A lot of customers have had questions about user photos. Why are my user photos not syncing to O365? The changes replicate in on premise AD, but why can my cloud users not see the changes? Well, there is an answer for that…
There has been a significant change in how user photos are presented with newer Microsoft services which includes O365. Up until Lync 2010, user photos would use the Thumbnailphoto attribute in Active Directory to sync user GAL photos. In Lync 2013, Exchange Online and Sharepoint Online user photos are stored on the root of the user mailbox. This change was implemented for several reasons, including allowing the ability to allow high resolution photos. In short, the photos are essentially stored in two places.
In Office 365 there are 3 Active Directory systems, Azure AD (the portal) Exchange Online AD(EXO) and SharePoint Online AD (SPO). When you sync a user into Office 365, you sync uploads to Azure AD. From there the user will sync to EXO and SPO accordingly based on licenses assigned. For the user photo attribute Office 365 stores that photo at the root of the EXO mailbox. So for picture sync to work at a user is required to have a EXO license and mailbox. From there the picture will be synched into SPO.
Now SharePoint needs to create 3 thumbnails (S,M,L) to be used in various areas of the product based on photo size requirements. These photos are created and stored on the My Site Host site collection. In order for these files to be created, users must navigate to the About Me page. So even if the picture sync process between Exchange Online and SharePoint Online has completed successfully, the photo will not display in SharePoint until the thumbnail photos have been created. It is also good to note in some cases it may take up to 72 hours before the user photo may show up in Sharepoint Online.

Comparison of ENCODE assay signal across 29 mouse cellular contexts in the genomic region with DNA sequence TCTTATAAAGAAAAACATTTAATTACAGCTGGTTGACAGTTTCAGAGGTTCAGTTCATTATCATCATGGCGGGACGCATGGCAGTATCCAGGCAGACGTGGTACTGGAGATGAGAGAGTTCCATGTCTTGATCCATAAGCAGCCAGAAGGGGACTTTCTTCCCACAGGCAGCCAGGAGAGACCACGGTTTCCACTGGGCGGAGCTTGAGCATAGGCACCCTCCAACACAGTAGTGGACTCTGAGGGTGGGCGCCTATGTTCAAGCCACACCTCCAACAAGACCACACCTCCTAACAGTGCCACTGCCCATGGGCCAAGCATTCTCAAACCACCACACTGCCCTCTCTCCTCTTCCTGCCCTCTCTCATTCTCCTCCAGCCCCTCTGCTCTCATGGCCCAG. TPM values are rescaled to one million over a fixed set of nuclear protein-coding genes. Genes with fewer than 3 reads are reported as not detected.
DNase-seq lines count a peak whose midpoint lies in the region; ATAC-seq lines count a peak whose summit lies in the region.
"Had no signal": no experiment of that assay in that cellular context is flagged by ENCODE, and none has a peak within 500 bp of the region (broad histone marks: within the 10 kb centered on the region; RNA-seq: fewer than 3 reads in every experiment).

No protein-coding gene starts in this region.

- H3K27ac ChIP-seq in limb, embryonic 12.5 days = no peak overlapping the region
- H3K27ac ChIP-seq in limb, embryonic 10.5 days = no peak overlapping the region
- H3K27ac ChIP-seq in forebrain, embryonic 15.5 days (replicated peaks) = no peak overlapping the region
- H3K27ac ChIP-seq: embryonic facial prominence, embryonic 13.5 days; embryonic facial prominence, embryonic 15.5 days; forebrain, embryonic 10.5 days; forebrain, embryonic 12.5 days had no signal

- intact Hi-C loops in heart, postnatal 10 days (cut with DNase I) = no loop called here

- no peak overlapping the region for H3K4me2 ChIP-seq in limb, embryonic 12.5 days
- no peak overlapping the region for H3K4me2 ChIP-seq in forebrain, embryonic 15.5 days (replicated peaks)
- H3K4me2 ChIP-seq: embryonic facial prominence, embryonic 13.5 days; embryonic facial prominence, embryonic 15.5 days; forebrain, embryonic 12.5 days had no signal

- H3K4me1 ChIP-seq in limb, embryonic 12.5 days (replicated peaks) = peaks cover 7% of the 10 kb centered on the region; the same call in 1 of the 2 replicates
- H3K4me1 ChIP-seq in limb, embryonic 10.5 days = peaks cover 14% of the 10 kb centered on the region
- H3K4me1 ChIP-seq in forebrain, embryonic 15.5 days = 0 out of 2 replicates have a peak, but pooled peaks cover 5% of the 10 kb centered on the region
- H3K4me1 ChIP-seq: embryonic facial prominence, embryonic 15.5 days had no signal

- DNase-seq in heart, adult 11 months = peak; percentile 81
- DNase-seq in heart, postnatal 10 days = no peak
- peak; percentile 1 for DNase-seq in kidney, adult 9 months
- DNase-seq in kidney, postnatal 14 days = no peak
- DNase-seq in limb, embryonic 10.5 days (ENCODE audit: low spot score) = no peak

Going forward, for Hybrid Deployments, I advise to set the users photos in the cloud. You can expect the photos to sync to O365 only 1 time from on-premise AD via the thumbnail attribute, after that there is no guarantee the photos will sync. It is best to use the Set-Userphoto cmdlet up update the O365 object. Updating the thumbnail photo on premise and syncing the changes to O365 will update on premise, however EXO does not look on premise at that attribute for changes again.
In order to get the user photos in Exchange Online to work, we will need to store the users photo in the root of the Exchange Online Mailbox. The best way to accomplish this is by using the Set-Userphoto cmdlet like below.
Set-UserPhoto “Paul Cannon” –PictureData ([System.IO.File]::ReadAllBytes(“C:\Users\Administrator\Desktop\PaulCannon.jpg”))
If you are having issues with a user photo to need to reset it, It is best to use the Remove-Userphoto, then Set-Userphoto cmdlet again.
If you wish to prevent end users from having the ability to change their user photos it is best to do this via a User Role Assignment Policy in your exchange Admin Center. Uncheck the option in the default role assignment policy (Or other policy applied to your users), for “My PersonalInformation”. It is recommended to remove the ability in Exchange, because doing so in Sharepoint will cause replication issues when it tries to sync to EXO.
Uploading photos using the Set-Userphoto cmdlet, I recommend using this cmdlet below to create your session. The difference is using the “Proxymethod=RPS”. Using this proxy method, you can upload larger files up to 4MB. For testing purposes I have uploaded a file as large as 4MB. Generally Microsoft recommends keeping the file size under 500KB, because the bigger the file the more space it takes, and the longer it takes to upload.
$Session = New-PSSession -ConfigurationName Microsoft.Exchange -ConnectionUri https://outlook.office365.com/powershell-liveid/?proxyMethod=RPS -Credential (Get-Credential) -Authentication Basic -AllowRedirection
If you are still having issues syncing your user photos, I advise to open up a case with Microsoft’s Exchange Online team. Good Luck!!